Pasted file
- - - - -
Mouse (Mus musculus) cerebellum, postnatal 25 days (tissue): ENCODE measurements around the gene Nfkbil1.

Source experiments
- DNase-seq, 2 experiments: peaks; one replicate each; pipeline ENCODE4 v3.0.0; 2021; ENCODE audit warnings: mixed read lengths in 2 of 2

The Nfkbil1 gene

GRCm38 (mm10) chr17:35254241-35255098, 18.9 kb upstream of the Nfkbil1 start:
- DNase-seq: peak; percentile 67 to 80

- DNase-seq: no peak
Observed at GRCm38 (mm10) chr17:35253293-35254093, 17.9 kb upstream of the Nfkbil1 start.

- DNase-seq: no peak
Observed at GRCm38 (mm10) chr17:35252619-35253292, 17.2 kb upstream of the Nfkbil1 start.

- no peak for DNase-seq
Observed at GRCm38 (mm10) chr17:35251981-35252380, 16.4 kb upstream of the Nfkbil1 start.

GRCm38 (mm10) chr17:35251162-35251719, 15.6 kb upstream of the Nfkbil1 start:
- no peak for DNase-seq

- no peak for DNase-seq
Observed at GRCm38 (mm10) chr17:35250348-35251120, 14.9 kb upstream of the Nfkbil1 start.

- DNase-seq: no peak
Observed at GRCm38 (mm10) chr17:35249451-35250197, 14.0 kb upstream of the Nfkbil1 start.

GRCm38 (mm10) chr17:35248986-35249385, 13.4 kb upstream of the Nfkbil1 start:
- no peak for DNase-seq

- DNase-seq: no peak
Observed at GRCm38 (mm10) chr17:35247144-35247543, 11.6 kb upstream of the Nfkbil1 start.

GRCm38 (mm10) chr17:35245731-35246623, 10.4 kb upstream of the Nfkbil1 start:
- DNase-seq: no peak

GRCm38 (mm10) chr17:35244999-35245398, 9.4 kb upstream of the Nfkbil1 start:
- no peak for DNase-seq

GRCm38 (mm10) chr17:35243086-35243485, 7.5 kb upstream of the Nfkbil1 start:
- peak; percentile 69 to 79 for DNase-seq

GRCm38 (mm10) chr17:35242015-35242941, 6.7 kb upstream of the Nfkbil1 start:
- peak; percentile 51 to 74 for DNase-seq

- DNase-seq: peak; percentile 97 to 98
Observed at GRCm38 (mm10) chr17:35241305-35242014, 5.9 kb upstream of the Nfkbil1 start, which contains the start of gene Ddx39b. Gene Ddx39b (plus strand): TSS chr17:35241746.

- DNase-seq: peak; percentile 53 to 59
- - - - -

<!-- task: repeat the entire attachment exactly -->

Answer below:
Mouse (Mus musculus) cerebellum, postnatal 25 days (tissue): ENCODE measurements around the gene Nfkbil1.

Source experiments
- DNase-seq, 2 experiments: peaks; one replicate each; pipeline ENCODE4 v3.0.0; 2021; ENCODE audit warnings: mixed read lengths in 2 of 2

The Nfkbil1 gene

GRCm38 (mm10) chr17:35254241-35255098, 18.9 kb upstream of the Nfkbil1 start:
- DNase-seq: peak; percentile 67 to 80

- DNase-seq: no peak
Observed at GRCm38 (mm10) chr17:35253293-35254093, 17.9 kb upstream of the Nfkbil1 start.

- DNase-seq: no peak
Observed at GRCm38 (mm10) chr17:35252619-35253292, 17.2 kb upstream of the Nfkbil1 start.

- no peak for DNase-seq
Observed at GRCm38 (mm10) chr17:35251981-35252380, 16.4 kb upstream of the Nfkbil1 start.

GRCm38 (mm10) chr17:35251162-35251719, 15.6 kb upstream of the Nfkbil1 start:
- no peak for DNase-seq

- no peak for DNase-seq
Observed at GRCm38 (mm10) chr17:35250348-35251120, 14.9 kb upstream of the Nfkbil1 start.

- DNase-seq: no peak
Observed at GRCm38 (mm10) chr17:35249451-35250197, 14.0 kb upstream of the Nfkbil1 start.

GRCm38 (mm10) chr17:35248986-35249385, 13.4 kb upstream of the Nfkbil1 start:
- no peak for DNase-seq

- DNase-seq: no peak
Observed at GRCm38 (mm10) chr17:35247144-35247543, 11.6 kb upstream of the Nfkbil1 start.

GRCm38 (mm10) chr17:35245731-35246623, 10.4 kb upstream of the Nfkbil1 start:
- DNase-seq: no peak

GRCm38 (mm10) chr17:35244999-35245398, 9.4 kb upstream of the Nfkbil1 start:
- no peak for DNase-seq

GRCm38 (mm10) chr17:35243086-35243485, 7.5 kb upstream of the Nfkbil1 start:
- peak; percentile 69 to 79 for DNase-seq

GRCm38 (mm10) chr17:35242015-35242941, 6.7 kb upstream of the Nfkbil1 start:
- peak; percentile 51 to 74 for DNase-seq

- DNase-seq: peak; percentile 97 to 98
Observed at GRCm38 (mm10) chr17:35241305-35242014, 5.9 kb upstream of the Nfkbil1 start, which contains the start of gene Ddx39b. Gene Ddx39b (plus strand): TSS chr17:35241746.

- DNase-seq: peak; percentile 53 to 59